If I turn it on then what I’m going to effectively do is go back to the settings that I had. If I minimize that I’m going back to the settings.

If I hit the start menu, anytime I go to the start menu, as opposed to getting pop‑up menu I have, I’m going back to that Windows 8 of 8.1, look and feel where I have all the tiles on my screen.

I can manage these tiles in the same way while they’re here by holding one down and moving it over to adding it to another group. In Windows 8 you could label your groups but it was a little complicated to hold down on it. Now Microsoft had given you a banner at the top where all I have to do is click it and I can change this. I can type “Main apps.”

You can change much more easily what the groupings are and move items back if I want to. I can right‑click or alt‑click on an item.

I can unpin it from the start menu. I can resize it, small, medium, wide, or large.

I can turn live tile off. That means if it’s getting a live update, this tile happens to be a news feed, it won’t be getting the update which will take less data bandwidth.

I can pin it to the taskbar which means it’s down here on my desktop taskbar as well as up there on the start menu. Or I can totally uninstall an application here. Those are additional options that I’ve got.

You’ll note that once I go into this full‑screen menu it looks a little different for navigation. We don’t have the hot corners that we had in Windows 8 or 8.1, but I have this little three platter tile.

If I click that that brings me back to a set of my applications that looks just like the start menu.

I can get back to that start menu without having to go back and forth to my desktop to get there.

It’s just a smoother navigation now that I’m in Windows 10.

The power settings are also available to sleep, shutdown, or restart are right here off at the start menu for me.

They’ve been moving around a lot in Windows 7, Windows 8, Windows 8.1, and the pre‑releases of Windows 10. It’s pretty much locked itself down here on the start menu so you can find it easily.

I can look at, whether I’m here in this full‑screen mode or when I’m back in the not full‑screen mode in terms of my personalization. I can look at all the apps.

It will give me all of the applications that are listed or available on my system in an alphabetical fashion so that I can find them pretty easily.

In addition to doing that I can launch other apps. I’m going to go back to the personalization features that I had previously. Let me go back to my settings.

Let me go to Personalization and just to make it easier, because I prefer not using the full screen.

I come right back to my standard start menu for all apps.

I will point out that you can right or alt‑click on the start menu to get all of your administrative tiles, or features that are there. Such as Task Manager,  Control Panel etc…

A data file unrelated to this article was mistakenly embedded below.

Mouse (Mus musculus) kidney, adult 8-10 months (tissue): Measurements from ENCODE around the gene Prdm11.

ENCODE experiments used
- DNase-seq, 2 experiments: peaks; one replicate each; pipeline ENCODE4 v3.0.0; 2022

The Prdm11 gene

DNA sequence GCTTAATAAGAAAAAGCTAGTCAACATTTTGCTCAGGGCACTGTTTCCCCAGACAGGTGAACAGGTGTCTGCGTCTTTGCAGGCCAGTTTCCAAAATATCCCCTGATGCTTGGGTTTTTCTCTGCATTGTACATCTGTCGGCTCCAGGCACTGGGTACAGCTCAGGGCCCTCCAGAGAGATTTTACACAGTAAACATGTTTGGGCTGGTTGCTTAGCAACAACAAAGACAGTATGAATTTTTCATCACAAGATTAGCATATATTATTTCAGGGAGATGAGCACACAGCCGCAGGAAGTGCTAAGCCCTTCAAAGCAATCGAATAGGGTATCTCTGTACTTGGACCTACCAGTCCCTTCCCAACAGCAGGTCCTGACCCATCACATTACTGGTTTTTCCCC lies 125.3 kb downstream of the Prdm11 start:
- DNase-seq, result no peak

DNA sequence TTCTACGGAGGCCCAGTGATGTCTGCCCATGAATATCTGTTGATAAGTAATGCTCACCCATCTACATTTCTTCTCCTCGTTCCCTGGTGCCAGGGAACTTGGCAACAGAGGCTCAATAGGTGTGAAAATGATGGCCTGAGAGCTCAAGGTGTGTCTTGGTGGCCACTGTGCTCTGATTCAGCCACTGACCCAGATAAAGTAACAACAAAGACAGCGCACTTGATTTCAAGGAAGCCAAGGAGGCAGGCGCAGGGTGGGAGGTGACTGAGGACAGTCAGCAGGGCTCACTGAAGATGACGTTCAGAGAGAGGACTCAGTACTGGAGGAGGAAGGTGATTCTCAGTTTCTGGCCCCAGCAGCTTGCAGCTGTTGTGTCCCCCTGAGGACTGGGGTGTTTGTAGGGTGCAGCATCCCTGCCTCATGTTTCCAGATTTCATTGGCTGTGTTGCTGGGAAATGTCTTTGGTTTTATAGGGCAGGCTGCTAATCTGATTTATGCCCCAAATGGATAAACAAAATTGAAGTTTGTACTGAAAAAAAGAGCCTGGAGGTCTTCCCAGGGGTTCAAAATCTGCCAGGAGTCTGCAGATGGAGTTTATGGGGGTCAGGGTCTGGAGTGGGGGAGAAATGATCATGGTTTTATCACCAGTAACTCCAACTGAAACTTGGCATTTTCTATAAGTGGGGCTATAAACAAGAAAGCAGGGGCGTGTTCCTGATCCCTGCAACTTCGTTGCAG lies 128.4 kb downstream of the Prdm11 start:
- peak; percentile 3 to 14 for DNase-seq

You’ll note they’re not on “The all apps,” because not all of your standard users need to get to them. But all those functions or tools are there, if you right‑click on your start. This is one of those hot‑keys that they’ve remapped.

If I hold down the Windows key  and click x. I come directly to those administrative features that are available.

Typically to the people who are going to manage or administrate either their own system or somebody else’s.

One more thing to show you in terms of basic navigation. I can come up here and where it has Admin

I’m logged into this account with the Admin account. If I click on the Admin account I can change account settings, lock it, or sign out.

Your account:

If I say change account settings. This allows me to go in and this is kind of an introduction to where you could associate your picture, take your camera to do it.

options:

I can add additional accounts. This is again those features where we’re tying those account together, passwords and pins. I can change my sign‑in options here.

This is where we can have a sign‑in, a password, a pin, a picture password, or ultimately where we can do Windows hello. Or even some of the more robust security features would be enabled through here if you have the Professional or Enterprise Edition.

Obviously you can push those out through group policy if you desire as well.

Work Access:

Am I connected at work or school? I can join or leave a domain. Join or leave Azure and other functions. With all the different kinds of connectivity we can have from a Windows 10 platform, those can be setup.

It’s a little different than the network profile that we’ve had in Windows 7 and 8, but it’s our ability to configure how we’re doing. If I were in a work or school hookup, this is the concept we used to call Homegroups, are down here as well.

You can still go to the control panel. I can come down here and type “Control” and go to any other applications like we could do through the search.

Any that we had in Windows 7, you can go back and use that to get to the Control Panel or other configuration or application settings as well.

Family & other users:

You can look at family or other so you can add other users to this, are on the version.

Sync your settings:

You can synchronize your settings. This is where you might be synchronizing things with Homegroups and offline files if you are in an Enterprise.

Whether you want to synchronize your settings across multiple different devices. That’s going to be stored in the cloud which means that every device that hooks up,using your Microsoft account, for instance, will be synchronized so you have the same settings on all those different desktops.

And so there you have an overview of some of the basic features and a little bit of a look at some of the different navigation capabilities with Windows 10.

For instructor-led Windows 10 training and certification, see our course schedule:

Windows 10 Training Classes